Kyoto Guide: Nene no Michi
Kyoto Area Guide: Nene no Michi ねねの道
Nene no Michi (The Path of Nene, pictured below right) is one of the reasons to make the trip to Kyoto. Located in Higashiyama Ward, along one of the main tourist corridors in eastern Kyoto, nene no Michi retains the look of a Kyoto that for the most part no longer exists.
Nene no Michi stretches from just east of Maruyama Park, in Gion, to close to the foot of the quaint sloped shopping street Sannenzaka.
Moreover, the street scape of Nene no Michi is unique in that it adheres to Kyoto building codes: there are no garish signs and telephone wires have been buried. In Kyoto, that makes it both beautiful and very unusual.
Kodaiji Temple was built in 1605 at the behest of Nene, for whom the street was later named. She was a noblewoman who was married to the warlord Toyotomi Hideyoshi, taking the title of "Kita no mandokoro". Following his death in 1598, Nene decided to become a nun and founded the Buddhist temple Kodaiji. She, her husband, and his mother are all buried there, along with Toyotomi Hideyori, the son of Hideyoshi by his concubine, Yodogimi.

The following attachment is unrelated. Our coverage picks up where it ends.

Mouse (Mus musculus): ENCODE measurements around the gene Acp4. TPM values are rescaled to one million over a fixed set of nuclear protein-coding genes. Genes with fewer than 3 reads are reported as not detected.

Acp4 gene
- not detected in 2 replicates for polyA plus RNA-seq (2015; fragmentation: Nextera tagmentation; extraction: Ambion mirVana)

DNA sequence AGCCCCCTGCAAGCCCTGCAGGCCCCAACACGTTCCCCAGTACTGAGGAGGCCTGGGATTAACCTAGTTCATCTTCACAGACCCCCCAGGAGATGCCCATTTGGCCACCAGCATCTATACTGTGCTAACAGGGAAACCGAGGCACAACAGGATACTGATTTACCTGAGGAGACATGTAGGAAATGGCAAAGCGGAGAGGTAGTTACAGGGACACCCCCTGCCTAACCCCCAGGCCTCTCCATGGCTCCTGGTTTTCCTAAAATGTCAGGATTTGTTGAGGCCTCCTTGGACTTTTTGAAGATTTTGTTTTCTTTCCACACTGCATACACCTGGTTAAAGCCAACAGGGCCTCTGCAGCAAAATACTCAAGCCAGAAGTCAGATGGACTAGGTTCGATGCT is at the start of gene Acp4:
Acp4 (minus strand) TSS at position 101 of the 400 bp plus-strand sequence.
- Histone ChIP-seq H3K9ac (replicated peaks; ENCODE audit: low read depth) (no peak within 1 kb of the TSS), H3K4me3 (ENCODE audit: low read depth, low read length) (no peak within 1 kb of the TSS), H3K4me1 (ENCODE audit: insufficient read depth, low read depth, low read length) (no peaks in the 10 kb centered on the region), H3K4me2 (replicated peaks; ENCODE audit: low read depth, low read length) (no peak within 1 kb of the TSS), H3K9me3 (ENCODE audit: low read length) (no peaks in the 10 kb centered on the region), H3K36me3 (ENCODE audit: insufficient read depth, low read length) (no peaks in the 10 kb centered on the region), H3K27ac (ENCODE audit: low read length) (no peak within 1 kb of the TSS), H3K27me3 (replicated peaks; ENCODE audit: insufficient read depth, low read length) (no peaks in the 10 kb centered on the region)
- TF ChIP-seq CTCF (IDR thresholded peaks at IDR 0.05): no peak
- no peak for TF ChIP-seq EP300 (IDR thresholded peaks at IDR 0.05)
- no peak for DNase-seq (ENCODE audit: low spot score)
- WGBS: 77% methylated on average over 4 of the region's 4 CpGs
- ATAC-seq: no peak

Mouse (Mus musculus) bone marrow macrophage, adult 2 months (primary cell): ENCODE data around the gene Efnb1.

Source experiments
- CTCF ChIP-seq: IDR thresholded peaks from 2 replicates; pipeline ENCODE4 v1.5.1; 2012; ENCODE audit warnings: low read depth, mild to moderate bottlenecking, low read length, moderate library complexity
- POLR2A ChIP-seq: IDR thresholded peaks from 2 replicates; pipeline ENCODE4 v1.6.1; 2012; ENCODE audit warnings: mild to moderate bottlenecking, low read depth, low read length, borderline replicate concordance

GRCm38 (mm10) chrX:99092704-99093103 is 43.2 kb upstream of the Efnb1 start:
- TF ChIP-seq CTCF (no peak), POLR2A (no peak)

Perched atop a hill above Nene no Michi, Kodaiji Temple has a panoramic view of the street and of Kyoto below in the distance.
Back down on Nene, on the opposite side of the street from Kodaiji is Ishibei Koji Street (pictured above left). This is a beautiful alley with picture perfect wooden homes, restaurants, and ryokan (Japanese style inns). It embodies the wabi sabi refined style that Kyoto at times and in some places can be.
Walking south on Nene no Michi, you will ultimately arrive at Ninenzaka and Sannenzaka. These are narrow sloped streets that have tasteful shops filled with Japanese goods. If you continue up to the top, the street comes to the path that leads to Kiyomizu Temple, the most visited temple in Kyoto.
A wonderful walk is to go from Keihan Railways's Gion Shijo Station, through Gion, up to Nene to Michi for a slow stroll and a few temples, and finally up Sannenzaka to Kiyomizu Temple.
Approach to Kiyomizudera Temple, Kyoto
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